Today it is a simple question for me. But yesterday, I was bothered by it.

Problem: Let x be a random vector with mean as $\mu$ and

$var(x)=E[(x-\mu)(x-\mu)^T]$

Now prove $var(x)$ is positive semi definite.

Proof: Let $v$ be an arbitrary vector (not random vector). Then

$v^TE[(x-\mu)(x-\mu)^T]v=E[(v^T(x-\mu))^2]\ge 0$

Q.E.D.

Highlight:

• The matrix $(x-\mu)(x-\mu)^T$ is p.s.d and of rank-1. But we can’t simply say $E[(x-\mu)(x-\mu)^T]$ is p.s.d, and of course $E[(x-\mu)(x-\mu)^T]$ is not of rank-1.
• Need not to use the definition of expectation to prove, but need use the definition of positive definite matrices.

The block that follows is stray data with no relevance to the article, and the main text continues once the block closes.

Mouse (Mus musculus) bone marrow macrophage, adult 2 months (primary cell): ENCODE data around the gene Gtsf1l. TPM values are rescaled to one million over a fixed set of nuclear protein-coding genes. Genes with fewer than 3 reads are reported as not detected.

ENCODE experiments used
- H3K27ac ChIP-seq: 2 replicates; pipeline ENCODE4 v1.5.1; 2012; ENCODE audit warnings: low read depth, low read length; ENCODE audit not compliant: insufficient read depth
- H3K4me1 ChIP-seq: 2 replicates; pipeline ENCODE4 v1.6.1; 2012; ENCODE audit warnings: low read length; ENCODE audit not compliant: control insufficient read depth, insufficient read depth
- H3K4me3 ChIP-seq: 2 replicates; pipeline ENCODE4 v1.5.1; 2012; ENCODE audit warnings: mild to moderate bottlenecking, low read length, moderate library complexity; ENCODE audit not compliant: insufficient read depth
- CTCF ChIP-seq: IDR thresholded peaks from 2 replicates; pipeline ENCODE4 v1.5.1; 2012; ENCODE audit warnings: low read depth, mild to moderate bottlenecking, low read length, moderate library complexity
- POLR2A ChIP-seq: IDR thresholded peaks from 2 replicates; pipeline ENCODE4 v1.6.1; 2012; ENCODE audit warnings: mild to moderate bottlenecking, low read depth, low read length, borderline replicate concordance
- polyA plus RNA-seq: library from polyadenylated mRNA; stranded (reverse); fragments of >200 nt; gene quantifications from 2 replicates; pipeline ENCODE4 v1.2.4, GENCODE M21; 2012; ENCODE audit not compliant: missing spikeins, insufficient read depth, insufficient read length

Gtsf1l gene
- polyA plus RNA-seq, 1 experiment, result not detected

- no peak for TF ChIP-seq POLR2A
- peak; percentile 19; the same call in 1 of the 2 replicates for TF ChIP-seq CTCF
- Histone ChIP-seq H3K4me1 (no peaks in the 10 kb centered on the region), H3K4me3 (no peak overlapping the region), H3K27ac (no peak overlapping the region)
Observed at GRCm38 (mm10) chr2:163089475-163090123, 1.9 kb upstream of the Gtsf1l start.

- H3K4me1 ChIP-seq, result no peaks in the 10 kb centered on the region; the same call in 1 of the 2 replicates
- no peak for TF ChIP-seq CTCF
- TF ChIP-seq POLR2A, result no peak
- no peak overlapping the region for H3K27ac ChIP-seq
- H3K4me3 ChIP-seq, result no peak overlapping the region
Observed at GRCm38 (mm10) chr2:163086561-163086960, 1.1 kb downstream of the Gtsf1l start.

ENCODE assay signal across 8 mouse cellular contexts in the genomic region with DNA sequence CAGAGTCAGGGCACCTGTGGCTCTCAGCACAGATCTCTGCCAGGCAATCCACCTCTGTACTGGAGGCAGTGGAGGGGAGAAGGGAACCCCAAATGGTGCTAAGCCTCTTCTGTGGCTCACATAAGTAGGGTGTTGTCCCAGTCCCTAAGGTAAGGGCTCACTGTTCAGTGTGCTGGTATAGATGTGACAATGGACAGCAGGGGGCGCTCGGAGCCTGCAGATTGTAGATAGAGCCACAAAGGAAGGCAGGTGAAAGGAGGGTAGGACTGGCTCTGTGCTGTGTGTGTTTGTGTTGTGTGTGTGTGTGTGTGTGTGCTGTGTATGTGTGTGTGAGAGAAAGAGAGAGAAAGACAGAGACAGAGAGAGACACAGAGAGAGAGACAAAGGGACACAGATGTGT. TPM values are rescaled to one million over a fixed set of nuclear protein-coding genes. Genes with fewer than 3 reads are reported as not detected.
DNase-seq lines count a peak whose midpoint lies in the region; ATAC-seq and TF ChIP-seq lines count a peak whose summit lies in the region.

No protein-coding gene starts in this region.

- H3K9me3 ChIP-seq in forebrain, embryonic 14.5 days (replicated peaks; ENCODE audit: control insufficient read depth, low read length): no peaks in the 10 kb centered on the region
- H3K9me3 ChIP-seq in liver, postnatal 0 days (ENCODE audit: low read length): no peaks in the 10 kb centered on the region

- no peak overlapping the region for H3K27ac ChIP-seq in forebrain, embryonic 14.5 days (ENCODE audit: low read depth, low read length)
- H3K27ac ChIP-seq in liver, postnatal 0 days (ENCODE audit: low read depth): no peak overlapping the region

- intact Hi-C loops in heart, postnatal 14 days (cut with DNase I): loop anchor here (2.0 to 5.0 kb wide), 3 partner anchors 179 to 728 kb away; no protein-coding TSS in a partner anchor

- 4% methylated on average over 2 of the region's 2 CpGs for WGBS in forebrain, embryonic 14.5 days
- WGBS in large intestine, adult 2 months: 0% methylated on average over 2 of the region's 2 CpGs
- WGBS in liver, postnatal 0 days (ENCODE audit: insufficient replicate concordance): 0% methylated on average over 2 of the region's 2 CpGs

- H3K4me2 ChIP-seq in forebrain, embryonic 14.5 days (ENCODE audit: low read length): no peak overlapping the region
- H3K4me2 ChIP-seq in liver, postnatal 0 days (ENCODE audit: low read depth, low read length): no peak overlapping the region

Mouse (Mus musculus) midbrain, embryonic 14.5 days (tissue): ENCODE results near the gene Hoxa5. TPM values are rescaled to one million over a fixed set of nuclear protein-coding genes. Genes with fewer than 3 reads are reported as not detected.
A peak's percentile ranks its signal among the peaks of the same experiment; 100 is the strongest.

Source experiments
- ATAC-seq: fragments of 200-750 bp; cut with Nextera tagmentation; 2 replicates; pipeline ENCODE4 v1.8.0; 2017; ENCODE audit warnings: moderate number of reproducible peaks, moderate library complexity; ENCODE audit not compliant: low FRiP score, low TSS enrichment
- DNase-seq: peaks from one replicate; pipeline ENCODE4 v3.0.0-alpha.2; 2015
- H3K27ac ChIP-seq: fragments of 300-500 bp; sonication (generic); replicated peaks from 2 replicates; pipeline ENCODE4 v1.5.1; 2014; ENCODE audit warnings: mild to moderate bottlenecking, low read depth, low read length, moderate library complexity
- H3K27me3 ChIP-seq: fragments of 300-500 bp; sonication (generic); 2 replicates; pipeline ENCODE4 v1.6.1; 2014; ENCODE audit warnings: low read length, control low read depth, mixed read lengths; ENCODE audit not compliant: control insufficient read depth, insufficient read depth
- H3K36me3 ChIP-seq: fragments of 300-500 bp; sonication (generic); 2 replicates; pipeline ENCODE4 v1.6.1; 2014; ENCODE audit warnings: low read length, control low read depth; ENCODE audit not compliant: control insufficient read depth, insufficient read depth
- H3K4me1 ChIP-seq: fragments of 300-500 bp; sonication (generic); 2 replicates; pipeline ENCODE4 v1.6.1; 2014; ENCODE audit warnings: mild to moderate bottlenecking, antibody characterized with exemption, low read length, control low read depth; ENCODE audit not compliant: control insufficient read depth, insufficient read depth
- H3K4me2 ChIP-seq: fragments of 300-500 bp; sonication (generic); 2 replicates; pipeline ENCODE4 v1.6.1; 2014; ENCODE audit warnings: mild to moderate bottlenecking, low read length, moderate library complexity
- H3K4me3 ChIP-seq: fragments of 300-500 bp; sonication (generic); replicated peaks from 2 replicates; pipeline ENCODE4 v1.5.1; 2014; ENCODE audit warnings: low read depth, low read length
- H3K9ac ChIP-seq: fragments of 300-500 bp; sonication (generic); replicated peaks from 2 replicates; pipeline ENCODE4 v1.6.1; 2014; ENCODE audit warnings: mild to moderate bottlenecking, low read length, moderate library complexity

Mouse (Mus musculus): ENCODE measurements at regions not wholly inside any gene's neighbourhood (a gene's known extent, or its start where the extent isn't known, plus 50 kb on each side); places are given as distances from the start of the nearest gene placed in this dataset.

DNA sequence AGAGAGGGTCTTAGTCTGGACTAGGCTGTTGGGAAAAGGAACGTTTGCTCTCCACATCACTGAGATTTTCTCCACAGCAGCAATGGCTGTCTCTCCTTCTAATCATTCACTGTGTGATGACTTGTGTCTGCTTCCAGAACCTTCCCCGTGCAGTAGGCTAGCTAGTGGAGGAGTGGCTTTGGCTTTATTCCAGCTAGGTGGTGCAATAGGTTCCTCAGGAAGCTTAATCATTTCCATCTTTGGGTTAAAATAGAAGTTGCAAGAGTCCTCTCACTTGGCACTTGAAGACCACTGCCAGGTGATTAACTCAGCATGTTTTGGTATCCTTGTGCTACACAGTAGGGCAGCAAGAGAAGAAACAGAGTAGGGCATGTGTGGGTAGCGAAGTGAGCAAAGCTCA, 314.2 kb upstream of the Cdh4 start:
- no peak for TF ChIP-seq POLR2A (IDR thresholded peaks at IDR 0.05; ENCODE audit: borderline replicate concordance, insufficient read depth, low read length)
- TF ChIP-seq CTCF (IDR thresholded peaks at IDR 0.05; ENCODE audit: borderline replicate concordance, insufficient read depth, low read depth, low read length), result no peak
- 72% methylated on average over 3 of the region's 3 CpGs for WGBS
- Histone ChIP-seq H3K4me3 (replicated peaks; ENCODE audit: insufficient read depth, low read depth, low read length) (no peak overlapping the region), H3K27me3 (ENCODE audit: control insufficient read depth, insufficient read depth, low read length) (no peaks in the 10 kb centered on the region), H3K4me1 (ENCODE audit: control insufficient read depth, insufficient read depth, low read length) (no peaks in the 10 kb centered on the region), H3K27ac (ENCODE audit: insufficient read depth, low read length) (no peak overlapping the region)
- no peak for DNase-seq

• For scalar cases, it is easy to see because $E[(x-\mu)^2]\ge 0$

Further question: when does $E[(v^T(x-\mu))^2]= 0$?? when the elements of $x$ are independent? linear or statistically independent? So if x is independent, we have the covariance positive definite instead of positive semi-definite?